Given the quantitative evidence in favor of greater non-U.S. small cap exposure, why are institutions seemingly underallocated to the asset class? We believe there are both structural and behavioral reasons.
It is certainly true that for pension funds with a mandate to invest tens or hundreds of billions of dollars, investing in sub-$1 billion market cap companies that often trade less than $1 million in volume per day can be a challenge. And despite a much larger opportunity set, there are only 163 funds investing in non-U.S. small-cap equities, versus 614 funds investing in U.S. small caps, according to eVestment. The implication is that active managers have a greater opportunity to generate returns based on this market inefficiency.
Liquidity is very much a chicken-and-egg problem in our view: Major institutions don't invest in non-U.S. small caps because there's limited liquidity and there's limited liquidity because major institutions don't invest in non-U.S. small caps. With improving technology, homogenization of global securities regulations, increasing global capital flows and prodding from a few pioneering consultants or institutions, non-U.S. small-cap investing could become just as mainstream for the institutional investors of tomorrow as U.S. small-cap investing has become over the last several decades.
Behavioral factors also are likely impacting allocation decisions — allocators are human after all. Home-market bias, the tendency to favor the familiar over the foreign, is very likely a reason why domestic equities, measured as a share of total equities in a pension fund's portfolio, are over 60% and rising for U.S. pension plans, even though the U.S. makes up only about 25% of global gross domestic product. It may very well be the case that U.S. investors also view non-U.S. small caps with the same volatility lens as U.S. small caps and are precluding a larger allocation despite compelling diversification benefits due to the same home-market bias.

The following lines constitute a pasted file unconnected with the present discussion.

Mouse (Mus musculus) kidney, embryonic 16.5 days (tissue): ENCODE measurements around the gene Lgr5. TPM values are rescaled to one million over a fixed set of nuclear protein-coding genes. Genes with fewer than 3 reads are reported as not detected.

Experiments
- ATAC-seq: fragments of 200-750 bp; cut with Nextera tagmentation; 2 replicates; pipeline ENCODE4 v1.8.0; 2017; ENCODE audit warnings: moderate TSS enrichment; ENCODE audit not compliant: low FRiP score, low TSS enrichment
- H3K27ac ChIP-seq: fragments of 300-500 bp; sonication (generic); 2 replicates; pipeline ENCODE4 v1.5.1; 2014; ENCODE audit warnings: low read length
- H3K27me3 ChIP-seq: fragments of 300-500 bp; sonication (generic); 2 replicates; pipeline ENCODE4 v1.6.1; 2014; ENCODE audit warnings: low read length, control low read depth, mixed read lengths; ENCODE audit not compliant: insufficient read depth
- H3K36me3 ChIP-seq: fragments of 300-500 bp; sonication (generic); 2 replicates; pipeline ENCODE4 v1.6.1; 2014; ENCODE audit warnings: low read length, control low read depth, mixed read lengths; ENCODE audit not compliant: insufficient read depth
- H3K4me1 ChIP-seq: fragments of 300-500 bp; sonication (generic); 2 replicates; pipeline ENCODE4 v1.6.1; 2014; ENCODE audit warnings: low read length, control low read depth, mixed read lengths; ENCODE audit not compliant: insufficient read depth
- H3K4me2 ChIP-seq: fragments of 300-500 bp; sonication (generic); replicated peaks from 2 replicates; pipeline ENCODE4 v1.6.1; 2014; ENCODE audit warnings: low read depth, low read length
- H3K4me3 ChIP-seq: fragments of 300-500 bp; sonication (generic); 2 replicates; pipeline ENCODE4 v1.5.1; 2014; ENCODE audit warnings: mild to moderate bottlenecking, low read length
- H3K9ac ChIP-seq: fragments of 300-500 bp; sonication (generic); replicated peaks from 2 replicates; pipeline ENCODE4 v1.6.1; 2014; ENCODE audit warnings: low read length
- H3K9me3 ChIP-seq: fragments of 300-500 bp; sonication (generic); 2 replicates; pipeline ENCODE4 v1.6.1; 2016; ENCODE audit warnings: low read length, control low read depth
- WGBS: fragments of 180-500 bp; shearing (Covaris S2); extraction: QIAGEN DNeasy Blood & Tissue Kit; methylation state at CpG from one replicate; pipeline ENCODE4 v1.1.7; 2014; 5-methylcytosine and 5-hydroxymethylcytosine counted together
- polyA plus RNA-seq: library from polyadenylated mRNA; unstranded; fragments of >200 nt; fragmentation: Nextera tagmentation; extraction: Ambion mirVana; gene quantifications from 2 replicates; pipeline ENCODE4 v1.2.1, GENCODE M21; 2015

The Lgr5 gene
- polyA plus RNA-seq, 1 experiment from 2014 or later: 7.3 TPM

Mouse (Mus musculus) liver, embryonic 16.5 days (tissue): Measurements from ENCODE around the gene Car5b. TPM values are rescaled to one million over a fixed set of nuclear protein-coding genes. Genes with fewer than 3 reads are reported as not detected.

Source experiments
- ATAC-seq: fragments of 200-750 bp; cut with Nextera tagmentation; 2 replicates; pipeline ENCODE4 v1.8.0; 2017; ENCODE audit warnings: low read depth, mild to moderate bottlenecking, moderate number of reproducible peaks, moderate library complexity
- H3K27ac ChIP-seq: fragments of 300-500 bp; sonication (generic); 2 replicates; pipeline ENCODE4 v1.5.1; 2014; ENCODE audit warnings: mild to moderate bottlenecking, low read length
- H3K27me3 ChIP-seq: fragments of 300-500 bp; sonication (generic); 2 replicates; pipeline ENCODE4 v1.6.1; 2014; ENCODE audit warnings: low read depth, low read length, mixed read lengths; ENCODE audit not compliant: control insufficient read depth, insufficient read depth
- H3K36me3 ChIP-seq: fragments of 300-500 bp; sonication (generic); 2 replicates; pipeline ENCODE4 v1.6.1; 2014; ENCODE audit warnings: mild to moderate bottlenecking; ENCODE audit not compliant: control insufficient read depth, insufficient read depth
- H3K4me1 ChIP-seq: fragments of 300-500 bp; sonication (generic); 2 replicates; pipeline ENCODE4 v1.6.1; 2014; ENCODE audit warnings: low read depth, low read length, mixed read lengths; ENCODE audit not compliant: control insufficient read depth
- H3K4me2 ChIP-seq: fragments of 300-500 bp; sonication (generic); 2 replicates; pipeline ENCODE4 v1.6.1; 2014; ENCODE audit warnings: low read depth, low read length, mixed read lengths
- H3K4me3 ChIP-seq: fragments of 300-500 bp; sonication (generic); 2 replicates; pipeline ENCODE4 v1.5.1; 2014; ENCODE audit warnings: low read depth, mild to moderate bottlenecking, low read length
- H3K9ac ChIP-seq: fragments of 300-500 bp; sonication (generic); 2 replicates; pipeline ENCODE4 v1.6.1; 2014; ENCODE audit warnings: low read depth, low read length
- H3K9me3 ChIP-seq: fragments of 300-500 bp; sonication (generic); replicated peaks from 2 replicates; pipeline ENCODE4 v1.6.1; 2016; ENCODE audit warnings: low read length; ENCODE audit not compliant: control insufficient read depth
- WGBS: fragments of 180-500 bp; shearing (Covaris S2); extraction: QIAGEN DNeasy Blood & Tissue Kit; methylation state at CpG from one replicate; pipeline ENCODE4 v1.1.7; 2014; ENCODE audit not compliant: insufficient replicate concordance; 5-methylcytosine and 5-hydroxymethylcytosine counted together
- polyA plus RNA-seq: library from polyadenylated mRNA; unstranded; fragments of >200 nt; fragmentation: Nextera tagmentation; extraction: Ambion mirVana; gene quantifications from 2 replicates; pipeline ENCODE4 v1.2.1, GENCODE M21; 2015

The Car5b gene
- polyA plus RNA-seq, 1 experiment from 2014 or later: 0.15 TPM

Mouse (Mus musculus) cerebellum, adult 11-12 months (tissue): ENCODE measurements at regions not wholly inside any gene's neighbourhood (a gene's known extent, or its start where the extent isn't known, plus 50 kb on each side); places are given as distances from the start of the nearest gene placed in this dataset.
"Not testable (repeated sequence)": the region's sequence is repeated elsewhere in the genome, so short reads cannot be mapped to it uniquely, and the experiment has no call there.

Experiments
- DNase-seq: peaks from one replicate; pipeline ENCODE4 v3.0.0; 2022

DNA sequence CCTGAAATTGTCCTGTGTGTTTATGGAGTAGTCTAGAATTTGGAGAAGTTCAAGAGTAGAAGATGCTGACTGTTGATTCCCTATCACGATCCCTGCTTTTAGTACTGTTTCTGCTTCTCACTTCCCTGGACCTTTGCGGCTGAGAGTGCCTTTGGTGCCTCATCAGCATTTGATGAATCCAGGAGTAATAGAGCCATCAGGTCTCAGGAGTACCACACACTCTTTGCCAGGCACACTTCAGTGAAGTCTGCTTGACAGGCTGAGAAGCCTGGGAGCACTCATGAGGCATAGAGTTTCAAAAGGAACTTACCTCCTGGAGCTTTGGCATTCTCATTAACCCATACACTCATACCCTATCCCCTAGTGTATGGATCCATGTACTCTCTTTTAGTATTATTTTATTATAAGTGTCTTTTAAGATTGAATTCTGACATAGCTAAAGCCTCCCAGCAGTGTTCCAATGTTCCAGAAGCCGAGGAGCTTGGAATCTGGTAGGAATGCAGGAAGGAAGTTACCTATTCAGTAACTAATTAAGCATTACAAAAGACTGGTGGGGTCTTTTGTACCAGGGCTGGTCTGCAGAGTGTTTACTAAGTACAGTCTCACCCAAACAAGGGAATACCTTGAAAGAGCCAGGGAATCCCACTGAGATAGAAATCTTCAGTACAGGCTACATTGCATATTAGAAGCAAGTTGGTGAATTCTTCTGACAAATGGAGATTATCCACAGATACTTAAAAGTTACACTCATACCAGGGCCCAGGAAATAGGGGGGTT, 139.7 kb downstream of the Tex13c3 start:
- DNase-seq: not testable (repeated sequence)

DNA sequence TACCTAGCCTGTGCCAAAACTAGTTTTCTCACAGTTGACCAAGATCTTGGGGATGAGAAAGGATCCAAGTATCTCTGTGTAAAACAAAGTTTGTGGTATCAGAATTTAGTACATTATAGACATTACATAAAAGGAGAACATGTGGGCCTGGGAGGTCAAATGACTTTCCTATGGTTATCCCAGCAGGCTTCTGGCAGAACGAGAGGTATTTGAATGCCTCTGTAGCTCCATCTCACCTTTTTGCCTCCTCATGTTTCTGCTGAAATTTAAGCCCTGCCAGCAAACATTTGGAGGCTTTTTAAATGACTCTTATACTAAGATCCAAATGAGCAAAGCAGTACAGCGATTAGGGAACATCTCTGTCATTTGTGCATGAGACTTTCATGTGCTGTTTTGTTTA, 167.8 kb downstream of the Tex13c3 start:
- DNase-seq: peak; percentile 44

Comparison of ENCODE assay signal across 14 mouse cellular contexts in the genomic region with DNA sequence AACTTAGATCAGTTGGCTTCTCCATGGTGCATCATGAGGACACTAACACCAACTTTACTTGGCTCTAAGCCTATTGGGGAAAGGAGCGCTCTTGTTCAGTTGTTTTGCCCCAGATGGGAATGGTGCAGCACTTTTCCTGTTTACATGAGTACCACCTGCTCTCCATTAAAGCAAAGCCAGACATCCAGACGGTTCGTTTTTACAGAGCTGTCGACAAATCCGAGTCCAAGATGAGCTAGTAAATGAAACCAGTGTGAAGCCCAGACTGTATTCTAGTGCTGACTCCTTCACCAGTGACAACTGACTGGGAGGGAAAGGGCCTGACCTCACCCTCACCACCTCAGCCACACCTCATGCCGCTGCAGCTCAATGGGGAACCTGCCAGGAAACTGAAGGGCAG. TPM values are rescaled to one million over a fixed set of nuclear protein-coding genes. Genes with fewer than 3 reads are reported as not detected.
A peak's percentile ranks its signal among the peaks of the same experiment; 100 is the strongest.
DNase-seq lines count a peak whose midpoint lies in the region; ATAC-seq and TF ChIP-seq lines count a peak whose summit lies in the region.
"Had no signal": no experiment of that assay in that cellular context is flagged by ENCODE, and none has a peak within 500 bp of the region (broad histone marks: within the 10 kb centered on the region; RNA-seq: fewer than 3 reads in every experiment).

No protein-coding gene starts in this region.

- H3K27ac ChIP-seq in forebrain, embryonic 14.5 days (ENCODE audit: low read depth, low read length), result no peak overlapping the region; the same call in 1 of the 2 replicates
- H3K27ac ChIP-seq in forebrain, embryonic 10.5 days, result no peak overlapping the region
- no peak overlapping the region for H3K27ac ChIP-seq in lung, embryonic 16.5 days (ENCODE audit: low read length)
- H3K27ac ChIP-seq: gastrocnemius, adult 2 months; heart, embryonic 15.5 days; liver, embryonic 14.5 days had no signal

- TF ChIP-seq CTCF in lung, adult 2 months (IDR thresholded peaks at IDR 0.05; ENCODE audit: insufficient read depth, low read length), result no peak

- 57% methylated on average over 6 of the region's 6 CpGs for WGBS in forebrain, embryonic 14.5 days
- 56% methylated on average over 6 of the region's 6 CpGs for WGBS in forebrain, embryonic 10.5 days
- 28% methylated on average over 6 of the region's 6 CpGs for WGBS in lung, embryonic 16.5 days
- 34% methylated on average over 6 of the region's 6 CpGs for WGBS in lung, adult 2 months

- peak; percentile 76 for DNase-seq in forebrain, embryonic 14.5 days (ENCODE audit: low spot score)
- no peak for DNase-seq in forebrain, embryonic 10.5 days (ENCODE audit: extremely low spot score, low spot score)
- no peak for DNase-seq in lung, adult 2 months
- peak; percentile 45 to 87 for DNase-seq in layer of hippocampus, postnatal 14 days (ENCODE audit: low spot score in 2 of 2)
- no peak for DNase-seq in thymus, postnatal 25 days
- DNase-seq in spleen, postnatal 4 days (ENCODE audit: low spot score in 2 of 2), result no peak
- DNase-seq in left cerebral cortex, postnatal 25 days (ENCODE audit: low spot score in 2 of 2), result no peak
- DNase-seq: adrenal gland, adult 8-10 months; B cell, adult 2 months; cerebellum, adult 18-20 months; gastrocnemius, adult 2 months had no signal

Recency bias, the tendency to extrapolate recent events into the future, and confirmation bias, the tendency to favor arguments or data favorable to one's preconceived notions, have also likely helped propel U.S. equities, especially mega-cap tech stocks, to what appear to be unsustainable valuations relative to other global equity asset classes. These emotion-driven tendencies tend not to change with facts or logic and will likely only change when prevailing narratives change.
Recent market turmoil will likely spark lively asset allocation debates in upcoming quarterly performance reviews.
Pension fund investment committees should, in our view, consider rebalancing existing allocations from areas of the market that have significantly outperformed over the past decade and into areas that have significantly underperformed. Taking advantage of the purchasing power afforded by U.S. dollar strength, rotating to non-U.S. small-cap equities is one strategy to diversify, and likely improve overall risk-adjusted returns, when compared to traditional non-U.S. large-cap equity exposure.
Waldemar Mozes is director of investments at Cedar Street Asset Management LLC, a non-U.S. small-cap equities manager, based in Chicago. This content represents the views of the author. It was submitted and edited under Pensions & Investments guidelines but is not a product of P&I's editorial team.